By AI Trends Staff
New laws will soon shape how companies use AI.
The five largest federal financial regulators in the US recently released a request for information how banks use AI, signaling that new guidance is coming for the finance business. Soon after that, the US Federal Trade Commission released a set of guidelines on “truth, fairness and equity” in AI, defining the illegal use of AI as any act that “causes more harm than good,” according to a recent account in Harvard Business Review.
And on April 21, the European Commission issued its own proposal for the regulation of AI (See AI Trends, April 22, 2021)
While we don’t know what these regulation will allow, “Three central trends unite nearly all current and proposed laws on AI, which means that there are concrete actions companies can undertake right now to ensure their systems don’t run afoul of any existing and future laws and regulations,” stated article author Andrew Burt, the managing partner of bnh.ai, a boutique law firm focused on AI and analytics.
First, conduct assessments of AI risks. As part of the effort, document how the risks have been minimized or resolved. Regulatory frameworks that refer to these “algorithmic impact assessments,” or “IA for AI,” are available.
For example, Virginia’s recently-passed Consumer Data Protection Act, requires assessments for certain types of high-risk algorithms.
The EU’s new proposal requires an eight-part technical document to be completed for high-risk AI systems that outlines “the foreseeable unintended outcomes and sources of risks” of each AI system, Burt states. The EU proposal is similar to the Algorithmic Accountability Act filed in the US Congress in 2019. The bill did not go anywhere but is expected to be reintroduced.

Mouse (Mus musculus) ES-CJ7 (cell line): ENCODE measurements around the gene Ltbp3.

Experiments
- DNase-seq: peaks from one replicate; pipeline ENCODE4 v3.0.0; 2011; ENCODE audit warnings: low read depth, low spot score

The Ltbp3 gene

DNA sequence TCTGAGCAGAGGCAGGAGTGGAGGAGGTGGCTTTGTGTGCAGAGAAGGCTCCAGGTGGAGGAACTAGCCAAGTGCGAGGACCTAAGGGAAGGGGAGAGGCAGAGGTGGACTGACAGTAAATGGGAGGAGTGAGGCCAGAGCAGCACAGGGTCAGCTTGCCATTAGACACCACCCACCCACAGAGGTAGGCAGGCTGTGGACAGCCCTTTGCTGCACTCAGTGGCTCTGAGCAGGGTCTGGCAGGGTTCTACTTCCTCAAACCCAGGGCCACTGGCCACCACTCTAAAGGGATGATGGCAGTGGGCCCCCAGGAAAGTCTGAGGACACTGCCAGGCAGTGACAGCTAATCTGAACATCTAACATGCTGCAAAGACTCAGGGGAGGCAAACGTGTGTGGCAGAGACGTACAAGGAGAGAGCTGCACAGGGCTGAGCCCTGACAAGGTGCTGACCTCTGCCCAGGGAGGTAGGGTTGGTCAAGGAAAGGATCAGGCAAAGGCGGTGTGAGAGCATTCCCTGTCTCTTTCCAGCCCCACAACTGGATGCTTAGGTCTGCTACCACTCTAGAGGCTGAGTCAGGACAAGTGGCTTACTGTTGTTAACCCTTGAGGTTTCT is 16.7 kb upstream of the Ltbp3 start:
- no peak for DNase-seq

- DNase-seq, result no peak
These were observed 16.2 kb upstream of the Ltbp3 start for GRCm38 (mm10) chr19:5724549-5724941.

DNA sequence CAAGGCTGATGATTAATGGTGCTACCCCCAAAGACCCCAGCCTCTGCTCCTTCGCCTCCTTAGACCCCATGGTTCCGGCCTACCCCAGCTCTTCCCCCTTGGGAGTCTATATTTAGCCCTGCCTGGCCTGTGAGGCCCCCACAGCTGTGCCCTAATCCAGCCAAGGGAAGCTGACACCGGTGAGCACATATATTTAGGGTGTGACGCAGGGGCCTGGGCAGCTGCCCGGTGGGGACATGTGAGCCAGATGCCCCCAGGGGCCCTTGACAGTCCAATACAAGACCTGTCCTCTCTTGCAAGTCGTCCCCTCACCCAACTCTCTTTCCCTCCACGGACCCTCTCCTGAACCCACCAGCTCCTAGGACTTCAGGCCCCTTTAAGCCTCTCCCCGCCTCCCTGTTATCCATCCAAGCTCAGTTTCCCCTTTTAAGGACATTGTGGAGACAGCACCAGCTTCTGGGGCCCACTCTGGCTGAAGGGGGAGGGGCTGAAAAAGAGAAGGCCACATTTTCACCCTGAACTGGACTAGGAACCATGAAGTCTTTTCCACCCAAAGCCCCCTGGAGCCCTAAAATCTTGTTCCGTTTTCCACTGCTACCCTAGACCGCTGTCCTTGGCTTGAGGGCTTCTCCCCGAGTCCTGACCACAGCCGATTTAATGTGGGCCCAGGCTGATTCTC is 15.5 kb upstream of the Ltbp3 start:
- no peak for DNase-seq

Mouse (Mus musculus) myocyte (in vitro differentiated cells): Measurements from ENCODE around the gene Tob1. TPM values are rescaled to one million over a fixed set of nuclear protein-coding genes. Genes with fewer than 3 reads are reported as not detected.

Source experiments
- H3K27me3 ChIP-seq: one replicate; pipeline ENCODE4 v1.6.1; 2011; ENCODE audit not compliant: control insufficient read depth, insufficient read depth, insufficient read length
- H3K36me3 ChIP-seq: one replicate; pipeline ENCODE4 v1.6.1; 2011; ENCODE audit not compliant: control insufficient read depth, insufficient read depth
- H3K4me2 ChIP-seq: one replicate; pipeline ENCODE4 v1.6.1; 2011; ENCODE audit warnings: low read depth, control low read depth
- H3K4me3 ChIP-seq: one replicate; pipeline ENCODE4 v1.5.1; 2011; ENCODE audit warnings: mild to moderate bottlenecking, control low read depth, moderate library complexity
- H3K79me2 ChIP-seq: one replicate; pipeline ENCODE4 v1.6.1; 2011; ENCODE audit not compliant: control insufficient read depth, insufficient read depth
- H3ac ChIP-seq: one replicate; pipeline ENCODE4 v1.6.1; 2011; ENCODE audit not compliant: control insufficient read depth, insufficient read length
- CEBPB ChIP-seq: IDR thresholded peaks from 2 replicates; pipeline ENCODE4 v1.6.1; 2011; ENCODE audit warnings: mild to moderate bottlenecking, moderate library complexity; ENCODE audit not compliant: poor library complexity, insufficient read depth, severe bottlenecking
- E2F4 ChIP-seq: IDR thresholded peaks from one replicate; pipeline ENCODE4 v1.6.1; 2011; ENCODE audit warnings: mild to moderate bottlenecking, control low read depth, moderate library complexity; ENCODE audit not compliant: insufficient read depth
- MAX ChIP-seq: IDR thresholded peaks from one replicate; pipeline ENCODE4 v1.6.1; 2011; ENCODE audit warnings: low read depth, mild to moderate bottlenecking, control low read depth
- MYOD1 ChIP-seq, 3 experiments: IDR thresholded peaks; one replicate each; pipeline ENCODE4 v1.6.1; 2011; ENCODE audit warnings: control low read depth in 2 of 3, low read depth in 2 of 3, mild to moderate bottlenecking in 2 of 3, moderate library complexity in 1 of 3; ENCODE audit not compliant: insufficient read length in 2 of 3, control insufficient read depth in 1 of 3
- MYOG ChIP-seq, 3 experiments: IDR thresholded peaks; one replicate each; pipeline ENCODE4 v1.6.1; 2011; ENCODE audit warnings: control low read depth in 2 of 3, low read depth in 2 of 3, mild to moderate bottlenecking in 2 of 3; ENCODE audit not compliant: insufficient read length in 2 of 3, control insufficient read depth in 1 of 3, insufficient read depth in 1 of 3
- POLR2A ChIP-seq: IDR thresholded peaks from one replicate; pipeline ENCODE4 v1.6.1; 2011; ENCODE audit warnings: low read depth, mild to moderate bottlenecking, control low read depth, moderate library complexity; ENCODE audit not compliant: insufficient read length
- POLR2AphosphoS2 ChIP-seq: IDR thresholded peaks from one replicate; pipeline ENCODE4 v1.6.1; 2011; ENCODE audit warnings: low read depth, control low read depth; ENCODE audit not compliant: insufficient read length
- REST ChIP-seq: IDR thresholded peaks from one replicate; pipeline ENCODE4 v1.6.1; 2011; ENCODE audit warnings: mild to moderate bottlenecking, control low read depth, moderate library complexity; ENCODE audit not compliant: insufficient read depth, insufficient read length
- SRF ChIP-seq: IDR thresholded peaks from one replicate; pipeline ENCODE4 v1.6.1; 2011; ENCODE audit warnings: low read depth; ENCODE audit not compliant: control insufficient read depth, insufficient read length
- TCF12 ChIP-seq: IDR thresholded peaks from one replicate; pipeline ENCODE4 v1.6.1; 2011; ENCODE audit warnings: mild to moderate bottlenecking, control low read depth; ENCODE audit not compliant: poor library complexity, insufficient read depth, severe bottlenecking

Second, accountability and independence. This suggestion is that the data scientists, lawyers and others evaluating the AI system have different incentives than those of the frontline data scientists. This could mean that the AI is tested and validated by different technical personnel than those who originally developed it, or organizations may choose to hire outside experts to assess the AI system.
“Ensuring that clear processes create independence between the developers and those evaluating the systems for risk is a central component of nearly all new regulatory frameworks on AI,” Burt states.
Third, continuous review. AI systems are “brittle and subject to high rates of failure,” with risks that grow and change over time, making it difficult to mitigate risk at a single point in time. “Lawmakers and regulators alike are sending the message that risk management is a continual process,” Burt stated.
Approaches in US, Europe and China Differ
The approaches between the US, Europe and China toward AI regulation differ in their approach, according to a recent account in The Verdict, based on analysis by Global Data, the data analytics and consulting company based in London.
“Europe appears more optimistic about the benefits of regulation, while the US has warned of the dangers of over regulation,”’ the account states. Meanwhile, “China continues to follow a government-first approach” and has been widely criticized for the use of AI technology to monitor citizens. The account noted examples in the rollout by Tencent last year of an AI-based credit scoring system to determine the “trust value” of people, and the installation of surveillance cameras outside people’s homes to monitor the quarantine imposed after the breakout of COVID-19.
“Whether the US’ tech industry-led efforts, China’s government-first approach, or Europe’s privacy and regulation-driven approach is the best way forward remains to be seen,” the account stated.